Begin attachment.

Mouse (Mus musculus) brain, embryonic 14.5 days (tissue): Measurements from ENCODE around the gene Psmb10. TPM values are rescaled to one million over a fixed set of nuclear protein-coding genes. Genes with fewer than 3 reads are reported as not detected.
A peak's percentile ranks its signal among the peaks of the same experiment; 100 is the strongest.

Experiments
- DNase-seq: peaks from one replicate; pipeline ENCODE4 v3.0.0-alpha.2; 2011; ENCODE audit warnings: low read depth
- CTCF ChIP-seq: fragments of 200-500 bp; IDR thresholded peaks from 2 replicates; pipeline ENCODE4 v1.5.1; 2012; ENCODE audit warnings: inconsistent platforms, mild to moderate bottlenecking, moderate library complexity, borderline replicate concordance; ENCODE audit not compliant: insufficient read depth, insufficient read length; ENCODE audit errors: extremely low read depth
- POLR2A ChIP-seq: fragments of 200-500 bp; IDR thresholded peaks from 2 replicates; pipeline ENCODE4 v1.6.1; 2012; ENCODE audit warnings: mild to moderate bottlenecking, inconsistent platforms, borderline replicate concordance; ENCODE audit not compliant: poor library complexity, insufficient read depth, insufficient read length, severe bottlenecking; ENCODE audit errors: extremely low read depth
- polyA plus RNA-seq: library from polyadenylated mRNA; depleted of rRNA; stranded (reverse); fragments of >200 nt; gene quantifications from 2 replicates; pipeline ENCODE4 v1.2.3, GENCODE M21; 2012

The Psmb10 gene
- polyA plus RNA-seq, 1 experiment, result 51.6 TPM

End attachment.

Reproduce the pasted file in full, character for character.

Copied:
Mouse (Mus musculus) brain, embryonic 14.5 days (tissue): Measurements from ENCODE around the gene Psmb10. TPM values are rescaled to one million over a fixed set of nuclear protein-coding genes. Genes with fewer than 3 reads are reported as not detected.
A peak's percentile ranks its signal among the peaks of the same experiment; 100 is the strongest.

Experiments
- DNase-seq: peaks from one replicate; pipeline ENCODE4 v3.0.0-alpha.2; 2011; ENCODE audit warnings: low read depth
- CTCF ChIP-seq: fragments of 200-500 bp; IDR thresholded peaks from 2 replicates; pipeline ENCODE4 v1.5.1; 2012; ENCODE audit warnings: inconsistent platforms, mild to moderate bottlenecking, moderate library complexity, borderline replicate concordance; ENCODE audit not compliant: insufficient read depth, insufficient read length; ENCODE audit errors: extremely low read depth
- POLR2A ChIP-seq: fragments of 200-500 bp; IDR thresholded peaks from 2 replicates; pipeline ENCODE4 v1.6.1; 2012; ENCODE audit warnings: mild to moderate bottlenecking, inconsistent platforms, borderline replicate concordance; ENCODE audit not compliant: poor library complexity, insufficient read depth, insufficient read length, severe bottlenecking; ENCODE audit errors: extremely low read depth
- polyA plus RNA-seq: library from polyadenylated mRNA; depleted of rRNA; stranded (reverse); fragments of >200 nt; gene quantifications from 2 replicates; pipeline ENCODE4 v1.2.3, GENCODE M21; 2012

The Psmb10 gene
- polyA plus RNA-seq, 1 experiment, result 51.6 TPM